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I have been using my daughter and niece to watch Mom while I run errands but now my sister will be out of work and could help but will need money since she has bills to pay. Do I need to have Caregiver contracts on everyone? Who says you have to have one?

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You certainly don't "need" a Caregiver Agreement, but without one in place PRIOR TO any payments to a family member caregiver, such payments will be deemed gifts by the state Medicaid authority, resulting in a penalty (disqualification) period if the cared-for person applies for Medicaid within the next 5 years. Different states have different requirements as to what must be in the contract for it to be valid in this context. (I actually have a very detailed discussion of this in my book, with citations to some legal cases in a few states.)
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A caregiver contract/agreement if composed properly will document that any funds paid to the caregiver are not 'gifts', and therefore will not cause a Medicaid penalty. Dollars paid to a caregiver under the contract must be reported as income, however except for the taxes paid on that income, if care is given by famili members it can be 'recycled', to provide extended care for Mom /Dad.
The caregiver documentation will also serve to reduce income for VA purposes.
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ohmoondance: I think what I meant in the last two sentences was that, I am using my daughter, niece and sisters to care for Mom, so do I need a Caregiver Contract for each of these people. The bad thing is I do the lions share of all the work but it is my understanding I cannot be paid for my care giving because I am her POA. Not really fair when my entire life has been invested into her care at the expense of my daughter.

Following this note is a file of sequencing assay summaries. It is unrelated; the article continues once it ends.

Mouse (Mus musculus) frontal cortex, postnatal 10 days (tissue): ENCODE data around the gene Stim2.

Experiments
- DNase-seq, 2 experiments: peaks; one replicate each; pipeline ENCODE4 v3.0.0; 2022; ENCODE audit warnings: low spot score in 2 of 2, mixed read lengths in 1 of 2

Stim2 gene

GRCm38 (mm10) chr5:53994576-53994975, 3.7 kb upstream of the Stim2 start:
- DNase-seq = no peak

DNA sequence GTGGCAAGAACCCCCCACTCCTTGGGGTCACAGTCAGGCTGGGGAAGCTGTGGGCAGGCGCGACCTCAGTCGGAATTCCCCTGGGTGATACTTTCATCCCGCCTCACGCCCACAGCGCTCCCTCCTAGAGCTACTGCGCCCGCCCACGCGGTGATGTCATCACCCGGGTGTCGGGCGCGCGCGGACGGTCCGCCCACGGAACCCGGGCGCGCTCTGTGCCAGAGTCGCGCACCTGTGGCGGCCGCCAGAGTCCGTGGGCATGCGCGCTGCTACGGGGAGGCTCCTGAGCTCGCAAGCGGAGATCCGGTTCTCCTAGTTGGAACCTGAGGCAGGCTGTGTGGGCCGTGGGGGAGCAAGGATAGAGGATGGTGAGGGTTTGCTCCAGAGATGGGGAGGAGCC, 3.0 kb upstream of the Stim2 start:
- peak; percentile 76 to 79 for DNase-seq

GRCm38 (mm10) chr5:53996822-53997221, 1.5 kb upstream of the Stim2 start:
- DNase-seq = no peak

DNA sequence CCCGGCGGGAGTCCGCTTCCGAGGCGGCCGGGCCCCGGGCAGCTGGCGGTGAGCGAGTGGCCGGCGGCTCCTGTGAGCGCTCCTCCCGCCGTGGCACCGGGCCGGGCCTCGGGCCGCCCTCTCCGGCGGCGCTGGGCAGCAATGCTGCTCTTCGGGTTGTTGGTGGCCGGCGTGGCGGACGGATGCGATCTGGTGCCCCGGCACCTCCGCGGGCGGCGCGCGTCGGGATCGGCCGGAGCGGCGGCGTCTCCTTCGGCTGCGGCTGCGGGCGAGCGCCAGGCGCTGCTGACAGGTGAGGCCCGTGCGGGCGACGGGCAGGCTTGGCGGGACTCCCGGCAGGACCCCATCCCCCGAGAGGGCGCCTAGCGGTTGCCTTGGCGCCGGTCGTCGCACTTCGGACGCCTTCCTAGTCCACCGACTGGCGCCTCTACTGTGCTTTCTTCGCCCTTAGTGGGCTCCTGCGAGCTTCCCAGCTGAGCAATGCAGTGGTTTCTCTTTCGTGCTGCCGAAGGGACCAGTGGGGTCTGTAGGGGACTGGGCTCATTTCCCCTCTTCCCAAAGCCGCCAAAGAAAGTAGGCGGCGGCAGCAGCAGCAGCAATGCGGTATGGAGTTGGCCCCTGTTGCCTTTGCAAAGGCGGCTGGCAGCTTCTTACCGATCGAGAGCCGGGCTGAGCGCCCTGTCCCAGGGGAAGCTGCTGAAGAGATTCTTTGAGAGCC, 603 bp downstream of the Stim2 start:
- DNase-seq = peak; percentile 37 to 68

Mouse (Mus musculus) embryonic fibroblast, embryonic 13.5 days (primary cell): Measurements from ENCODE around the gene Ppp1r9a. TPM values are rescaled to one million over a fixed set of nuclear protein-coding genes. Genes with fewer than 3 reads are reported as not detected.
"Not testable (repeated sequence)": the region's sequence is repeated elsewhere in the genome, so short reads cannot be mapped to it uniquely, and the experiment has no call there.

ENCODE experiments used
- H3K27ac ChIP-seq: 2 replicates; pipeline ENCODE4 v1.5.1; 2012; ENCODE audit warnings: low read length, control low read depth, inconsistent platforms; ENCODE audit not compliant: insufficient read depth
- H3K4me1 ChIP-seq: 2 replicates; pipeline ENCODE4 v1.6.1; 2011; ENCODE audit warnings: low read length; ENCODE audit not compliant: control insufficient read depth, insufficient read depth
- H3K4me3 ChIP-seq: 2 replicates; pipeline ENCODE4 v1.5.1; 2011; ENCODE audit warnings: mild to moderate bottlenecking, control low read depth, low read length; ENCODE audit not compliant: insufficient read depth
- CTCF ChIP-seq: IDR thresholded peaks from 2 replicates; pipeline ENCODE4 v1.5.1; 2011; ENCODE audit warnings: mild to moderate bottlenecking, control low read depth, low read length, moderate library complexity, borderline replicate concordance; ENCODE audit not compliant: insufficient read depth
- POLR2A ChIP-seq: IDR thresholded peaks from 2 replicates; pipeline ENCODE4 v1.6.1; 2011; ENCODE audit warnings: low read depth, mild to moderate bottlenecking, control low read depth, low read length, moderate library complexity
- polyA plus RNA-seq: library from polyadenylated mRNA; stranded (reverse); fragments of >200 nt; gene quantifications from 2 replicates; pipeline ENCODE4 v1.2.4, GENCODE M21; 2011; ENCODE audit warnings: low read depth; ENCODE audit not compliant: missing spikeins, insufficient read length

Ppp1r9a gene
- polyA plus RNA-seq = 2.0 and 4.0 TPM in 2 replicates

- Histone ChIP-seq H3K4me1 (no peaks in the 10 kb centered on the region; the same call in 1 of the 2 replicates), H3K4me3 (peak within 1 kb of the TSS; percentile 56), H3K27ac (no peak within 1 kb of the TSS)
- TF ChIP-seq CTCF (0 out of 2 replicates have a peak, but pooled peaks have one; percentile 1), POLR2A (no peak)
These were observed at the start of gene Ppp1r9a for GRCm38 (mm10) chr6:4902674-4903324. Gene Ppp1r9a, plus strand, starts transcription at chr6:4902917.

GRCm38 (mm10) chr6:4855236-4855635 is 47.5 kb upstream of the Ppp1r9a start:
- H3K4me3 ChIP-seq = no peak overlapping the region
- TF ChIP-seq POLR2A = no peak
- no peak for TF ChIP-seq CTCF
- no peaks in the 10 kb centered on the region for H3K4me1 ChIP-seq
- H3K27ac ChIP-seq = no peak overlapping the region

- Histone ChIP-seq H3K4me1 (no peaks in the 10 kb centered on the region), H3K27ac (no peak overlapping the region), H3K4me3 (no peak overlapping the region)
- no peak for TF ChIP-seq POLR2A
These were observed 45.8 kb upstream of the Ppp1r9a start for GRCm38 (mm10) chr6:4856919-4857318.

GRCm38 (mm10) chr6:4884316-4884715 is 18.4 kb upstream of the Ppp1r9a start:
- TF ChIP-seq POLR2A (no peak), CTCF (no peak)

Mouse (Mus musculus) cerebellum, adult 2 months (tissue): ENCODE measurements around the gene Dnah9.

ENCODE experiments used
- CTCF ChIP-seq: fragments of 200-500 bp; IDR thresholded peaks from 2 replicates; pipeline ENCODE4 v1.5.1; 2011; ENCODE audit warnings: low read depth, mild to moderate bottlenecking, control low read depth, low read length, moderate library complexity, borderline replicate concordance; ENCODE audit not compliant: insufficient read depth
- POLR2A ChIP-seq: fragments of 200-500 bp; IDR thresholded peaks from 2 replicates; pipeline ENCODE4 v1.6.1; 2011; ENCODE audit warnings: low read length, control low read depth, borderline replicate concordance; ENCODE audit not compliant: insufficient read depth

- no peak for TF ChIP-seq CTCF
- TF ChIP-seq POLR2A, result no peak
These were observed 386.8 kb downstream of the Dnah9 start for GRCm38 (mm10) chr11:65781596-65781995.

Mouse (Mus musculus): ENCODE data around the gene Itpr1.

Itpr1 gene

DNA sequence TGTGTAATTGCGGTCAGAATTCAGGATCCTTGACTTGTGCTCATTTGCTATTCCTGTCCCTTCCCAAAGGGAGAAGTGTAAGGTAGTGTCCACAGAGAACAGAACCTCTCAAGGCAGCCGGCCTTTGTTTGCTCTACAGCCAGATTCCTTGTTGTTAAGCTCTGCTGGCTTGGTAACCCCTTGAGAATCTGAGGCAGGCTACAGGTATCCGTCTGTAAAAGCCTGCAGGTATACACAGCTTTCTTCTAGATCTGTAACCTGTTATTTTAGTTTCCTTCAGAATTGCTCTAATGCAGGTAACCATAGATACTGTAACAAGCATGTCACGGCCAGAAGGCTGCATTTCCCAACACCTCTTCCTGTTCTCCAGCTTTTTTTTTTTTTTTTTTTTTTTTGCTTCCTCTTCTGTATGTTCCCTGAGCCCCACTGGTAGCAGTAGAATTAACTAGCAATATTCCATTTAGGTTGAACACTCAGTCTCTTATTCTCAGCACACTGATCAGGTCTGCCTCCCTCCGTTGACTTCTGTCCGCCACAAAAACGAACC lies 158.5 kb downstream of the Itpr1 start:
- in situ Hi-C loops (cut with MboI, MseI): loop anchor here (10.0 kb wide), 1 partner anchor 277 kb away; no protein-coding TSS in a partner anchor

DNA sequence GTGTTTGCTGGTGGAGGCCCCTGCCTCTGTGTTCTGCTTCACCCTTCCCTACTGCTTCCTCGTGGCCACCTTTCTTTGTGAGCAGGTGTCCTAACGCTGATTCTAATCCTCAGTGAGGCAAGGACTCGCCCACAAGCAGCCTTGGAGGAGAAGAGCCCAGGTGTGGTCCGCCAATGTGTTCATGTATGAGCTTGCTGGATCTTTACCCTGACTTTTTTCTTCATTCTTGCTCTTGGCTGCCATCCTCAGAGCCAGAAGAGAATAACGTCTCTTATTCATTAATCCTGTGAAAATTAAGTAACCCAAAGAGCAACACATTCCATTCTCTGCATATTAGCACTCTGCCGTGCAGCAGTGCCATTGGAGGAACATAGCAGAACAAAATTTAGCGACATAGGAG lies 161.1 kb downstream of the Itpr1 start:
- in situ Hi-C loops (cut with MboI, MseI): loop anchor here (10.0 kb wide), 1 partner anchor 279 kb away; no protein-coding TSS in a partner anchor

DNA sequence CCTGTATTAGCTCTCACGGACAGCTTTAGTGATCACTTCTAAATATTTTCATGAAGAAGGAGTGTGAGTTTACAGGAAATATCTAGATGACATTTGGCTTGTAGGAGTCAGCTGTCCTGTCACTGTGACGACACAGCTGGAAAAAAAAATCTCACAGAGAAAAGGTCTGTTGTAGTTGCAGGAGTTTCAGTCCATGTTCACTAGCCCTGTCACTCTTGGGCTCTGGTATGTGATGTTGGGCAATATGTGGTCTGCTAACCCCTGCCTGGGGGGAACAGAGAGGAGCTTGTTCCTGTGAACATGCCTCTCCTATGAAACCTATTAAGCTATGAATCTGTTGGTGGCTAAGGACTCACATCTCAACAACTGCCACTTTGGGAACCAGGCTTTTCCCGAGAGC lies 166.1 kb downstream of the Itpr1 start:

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A physician can write an RX. for home health care, it is that easy & you have been given some other advice above mine.
I can only speak as an R.N. who deals with this as a living.
So much depends on the state you live in as to the Medicare laws. Times are changing so fast with the Obama Care. What is here now may be gone tomorrow I am experiencing.
Your sister will have to become a certified care giver if you wish Medicare to pay her.
If $ is not a huge issue??
Do not jump on the legal train-$$$$
You can go to a Para-legal at a fraction of the price & get the same information.
Been there & I continue to do it.
I also am dealing with a husband with Solvent Dementia.

I do not understand your last 2 sentences. I can tell you the you make the decisions with the physician's help.
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FYI-I am speaking from, over 42+ years of experience if that is a requirement here.
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Atty Heiser and Decatur30033 and ohmoondance: Do any of you know how I repay myself for things I have purchased for Mom for the house, all her Christmas presents to the family for 2011 and 2012, medications, all legitimate expenses that I did not have her checkbook for and bought them and was suppose to pay myself back on. I am thinking if I write myself out a check now it is going to look like I am "gifting" to myself ....I do have all receipts, but it has now grown to around $3,000 which included paint to paint her house.
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I highly recommend getting an elder care attorney that knows the laws in your state. I got advice from one who actually helped write the Medicaid laws in my state so he is very knowledgable. In my state you can't go back and collect money for caregiving. But if you are owed money you loaned it may be different. He set us up with a caregiver contract that spelled out very specifically what I would do as a caregiver and how I would be compensated for it. I retired to provide my MIL who has dementia, diabetes, high blood pressure, AFib, and an IQ of 65 and constant extreme dizziness due to multiple strokes 24/7 care. It is now my job. I am paid for it and will file the income on my taxes. I am her POA and handle her finances. As long as you handle her finances legitimately and keep records of all expenditures you should be OK. But I would definitely go through an attorney to set it up. It is in my contract that I can use outside services to take care of her so that I can do things without her whether it is go to the store, medical appt., or just take a day off. The attorney can advise how to handle paying family members to stay with her. I take mine to an adult daycare a couple of times a week. She enjoys the activities and the socialization with others her age. The money comes out of her account.
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